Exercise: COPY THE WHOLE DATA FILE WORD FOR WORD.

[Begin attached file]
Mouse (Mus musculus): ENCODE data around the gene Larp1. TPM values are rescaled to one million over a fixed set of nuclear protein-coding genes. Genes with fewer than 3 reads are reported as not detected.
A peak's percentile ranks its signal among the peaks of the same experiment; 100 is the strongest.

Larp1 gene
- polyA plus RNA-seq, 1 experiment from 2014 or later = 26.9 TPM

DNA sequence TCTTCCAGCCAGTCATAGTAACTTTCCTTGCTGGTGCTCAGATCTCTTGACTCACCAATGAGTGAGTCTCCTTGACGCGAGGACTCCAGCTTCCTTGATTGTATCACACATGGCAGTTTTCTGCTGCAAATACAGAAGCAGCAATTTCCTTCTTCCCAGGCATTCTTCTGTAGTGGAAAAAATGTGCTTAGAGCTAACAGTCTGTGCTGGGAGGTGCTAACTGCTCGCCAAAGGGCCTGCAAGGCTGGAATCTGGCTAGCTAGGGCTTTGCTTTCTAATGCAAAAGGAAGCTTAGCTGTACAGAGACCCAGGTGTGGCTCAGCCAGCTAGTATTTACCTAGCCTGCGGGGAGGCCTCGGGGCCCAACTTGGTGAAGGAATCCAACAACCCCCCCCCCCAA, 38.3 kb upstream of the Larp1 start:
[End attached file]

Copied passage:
Mouse (Mus musculus): ENCODE data around the gene Larp1. TPM values are rescaled to one million over a fixed set of nuclear protein-coding genes. Genes with fewer than 3 reads are reported as not detected.
A peak's percentile ranks its signal among the peaks of the same experiment; 100 is the strongest.

Larp1 gene
- polyA plus RNA-seq, 1 experiment from 2014 or later = 26.9 TPM

DNA sequence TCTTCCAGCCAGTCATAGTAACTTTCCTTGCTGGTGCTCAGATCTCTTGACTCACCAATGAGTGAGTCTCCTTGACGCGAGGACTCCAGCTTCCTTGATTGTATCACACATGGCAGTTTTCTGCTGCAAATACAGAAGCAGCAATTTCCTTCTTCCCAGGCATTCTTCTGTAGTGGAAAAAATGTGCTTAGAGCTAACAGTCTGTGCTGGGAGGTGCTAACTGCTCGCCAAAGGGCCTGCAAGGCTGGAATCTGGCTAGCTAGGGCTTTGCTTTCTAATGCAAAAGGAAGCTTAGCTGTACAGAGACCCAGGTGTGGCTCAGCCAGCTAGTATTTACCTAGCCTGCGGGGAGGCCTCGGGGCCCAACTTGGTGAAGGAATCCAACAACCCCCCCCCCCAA, 38.3 kb upstream of the Larp1 start: